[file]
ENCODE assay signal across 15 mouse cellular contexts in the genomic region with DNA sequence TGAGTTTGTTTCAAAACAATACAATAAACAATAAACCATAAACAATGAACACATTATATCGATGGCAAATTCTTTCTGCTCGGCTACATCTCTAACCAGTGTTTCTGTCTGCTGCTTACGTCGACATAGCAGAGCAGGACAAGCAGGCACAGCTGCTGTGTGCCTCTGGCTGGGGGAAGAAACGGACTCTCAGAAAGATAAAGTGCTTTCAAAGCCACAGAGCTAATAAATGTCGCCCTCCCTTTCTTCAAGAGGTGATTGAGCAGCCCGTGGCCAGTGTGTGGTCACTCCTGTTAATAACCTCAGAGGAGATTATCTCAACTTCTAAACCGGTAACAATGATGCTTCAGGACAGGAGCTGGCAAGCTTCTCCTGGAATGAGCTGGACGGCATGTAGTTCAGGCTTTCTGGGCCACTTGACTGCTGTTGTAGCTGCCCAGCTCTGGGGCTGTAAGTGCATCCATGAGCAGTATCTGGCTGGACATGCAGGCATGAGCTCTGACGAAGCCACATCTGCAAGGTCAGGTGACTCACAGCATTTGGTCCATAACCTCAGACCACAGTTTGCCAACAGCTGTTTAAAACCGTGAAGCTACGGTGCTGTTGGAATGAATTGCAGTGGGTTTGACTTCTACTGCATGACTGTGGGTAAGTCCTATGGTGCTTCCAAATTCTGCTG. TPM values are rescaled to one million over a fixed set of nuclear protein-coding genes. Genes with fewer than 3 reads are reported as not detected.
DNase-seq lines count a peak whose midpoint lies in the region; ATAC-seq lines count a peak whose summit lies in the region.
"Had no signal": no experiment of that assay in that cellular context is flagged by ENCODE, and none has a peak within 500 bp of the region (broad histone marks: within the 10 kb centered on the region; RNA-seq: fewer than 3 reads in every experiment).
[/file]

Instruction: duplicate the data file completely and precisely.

ENCODE assay signal across 15 mouse cellular contexts in the genomic region with DNA sequence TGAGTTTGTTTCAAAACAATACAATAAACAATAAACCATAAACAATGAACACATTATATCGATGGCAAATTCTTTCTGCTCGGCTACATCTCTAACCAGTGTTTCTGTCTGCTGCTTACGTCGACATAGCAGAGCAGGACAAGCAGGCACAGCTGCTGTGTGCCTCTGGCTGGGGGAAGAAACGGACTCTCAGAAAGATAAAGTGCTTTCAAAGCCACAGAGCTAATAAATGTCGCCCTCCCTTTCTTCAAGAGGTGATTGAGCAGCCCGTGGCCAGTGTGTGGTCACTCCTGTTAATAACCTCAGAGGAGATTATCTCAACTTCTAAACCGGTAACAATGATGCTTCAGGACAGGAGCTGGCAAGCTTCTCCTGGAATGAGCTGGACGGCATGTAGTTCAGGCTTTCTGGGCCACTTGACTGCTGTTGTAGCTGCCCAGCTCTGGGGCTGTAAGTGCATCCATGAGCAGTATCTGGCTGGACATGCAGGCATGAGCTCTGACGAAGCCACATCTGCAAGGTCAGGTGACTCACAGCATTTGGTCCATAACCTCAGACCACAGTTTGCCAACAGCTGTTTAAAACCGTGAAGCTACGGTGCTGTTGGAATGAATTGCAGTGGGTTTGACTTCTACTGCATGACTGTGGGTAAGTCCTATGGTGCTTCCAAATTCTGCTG. TPM values are rescaled to one million over a fixed set of nuclear protein-coding genes. Genes with fewer than 3 reads are reported as not detected.
DNase-seq lines count a peak whose midpoint lies in the region; ATAC-seq lines count a peak whose summit lies in the region.
"Had no signal": no experiment of that assay in that cellular context is flagged by ENCODE, and none has a peak within 500 bp of the region (broad histone marks: within the 10 kb centered on the region; RNA-seq: fewer than 3 reads in every experiment).